A Million Little Things by Susan Mallery

Zoe Saldivar is more than just single-she’s ALONE. She recently broke up with her longtime boyfriend, she works from home and her best friend Jen is so obsessed with her baby that she has practically abandoned their friendship. The day Zoe accidentally traps herself in her attic with her hungry-looking cat, she realizes that it’s up to her to stop living in isolation.

Her seemingly empty life takes a sudden turn for the complicated-her first new friend is Jen’s widowed mom, Pam. The only guy to give her butterflies in a very long time is Jen’s brother. And meanwhile, Pam is being very deliberately seduced by Zoe’s own smooth-as-tequila father. Pam’s flustered, Jen’s annoyed and Zoe is beginning to think “alone” doesn’t sound so bad, after all.

Rating: ⋆ ⋆ ⋆ 

I’m fairly certain that I have yet to review a Susan Mallery book on my blog, so it’s safe to say that I’ve never told you she’s one of my go-to authors for contemporary romance. For me, her books usually leave me with a warm and satisfied, like the feeling you get when you’re curled up in bed with your puppies (or kitties if that’s your preference), a cup of cocoa and doing something pleasurable that makes you happy. And I got the feeling for the most part with this particular book, however not the full effect. I’m not sure why this book didn’t ring as strongly with me as Ms. Mallery’s other books. Although I do have a theory as to why.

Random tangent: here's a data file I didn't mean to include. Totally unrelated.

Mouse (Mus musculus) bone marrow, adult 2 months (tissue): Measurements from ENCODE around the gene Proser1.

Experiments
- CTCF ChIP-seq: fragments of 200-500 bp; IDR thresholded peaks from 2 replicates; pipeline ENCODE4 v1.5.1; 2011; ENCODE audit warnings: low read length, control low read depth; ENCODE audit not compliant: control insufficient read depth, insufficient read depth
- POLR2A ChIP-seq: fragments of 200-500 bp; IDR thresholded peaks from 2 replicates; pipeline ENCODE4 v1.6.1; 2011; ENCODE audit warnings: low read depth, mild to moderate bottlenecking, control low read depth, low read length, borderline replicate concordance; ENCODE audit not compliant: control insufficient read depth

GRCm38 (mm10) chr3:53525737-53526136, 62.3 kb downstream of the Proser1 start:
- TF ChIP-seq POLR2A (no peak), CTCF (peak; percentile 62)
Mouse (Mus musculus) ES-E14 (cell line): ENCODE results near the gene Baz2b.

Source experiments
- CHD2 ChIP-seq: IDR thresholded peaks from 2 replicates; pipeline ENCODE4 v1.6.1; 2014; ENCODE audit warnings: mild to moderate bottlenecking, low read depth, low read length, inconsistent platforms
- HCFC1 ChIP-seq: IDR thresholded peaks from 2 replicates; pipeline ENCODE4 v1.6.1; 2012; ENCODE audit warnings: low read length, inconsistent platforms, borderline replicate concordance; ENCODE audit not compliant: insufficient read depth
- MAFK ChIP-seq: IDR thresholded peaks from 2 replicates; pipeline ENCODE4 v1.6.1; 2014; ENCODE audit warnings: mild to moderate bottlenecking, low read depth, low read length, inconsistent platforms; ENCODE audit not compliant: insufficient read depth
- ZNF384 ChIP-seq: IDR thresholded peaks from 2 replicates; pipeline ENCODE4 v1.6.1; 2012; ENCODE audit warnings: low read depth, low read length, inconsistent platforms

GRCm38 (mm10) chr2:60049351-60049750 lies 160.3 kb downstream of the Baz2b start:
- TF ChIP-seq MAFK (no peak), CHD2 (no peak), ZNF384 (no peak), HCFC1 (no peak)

A Million Little Things is the third book in the Mischief Bay series, a series that is notable for several features. 1) There is not a single main storyline, but several (typically 3) that are connected and share equal stage time and 2) the drama is deep, deep enough that they warrant book club discussion questions at the end. In this particular novel, we have three storylines that are connected by the fact that two female characters are related (mother and daughter) and third is a good friend to other two (a best friend to the daughter character, to be exact). Our mother character, Pam was one of the stories in the first book of the series and it’s nice to see her again, however, she’s having another moment like she did in the first book and so is her daughter. They both are being rather irrational for a while over different things. It could be argued that since I’m not a mother, I don’t get what a mother thinks or feels, however to me their reactions to things are illogical even though in the end I’m more sympathetic to Jen, the daughter because she is the first to get over her issues and also because SPOILER part of her problem is an imbalance in herself that is fixed so she can thus adapt and make the changes to fix her own problem. Overall, I think Zoe was the best one of the three female leads since she was better at working through her issues then the other two.

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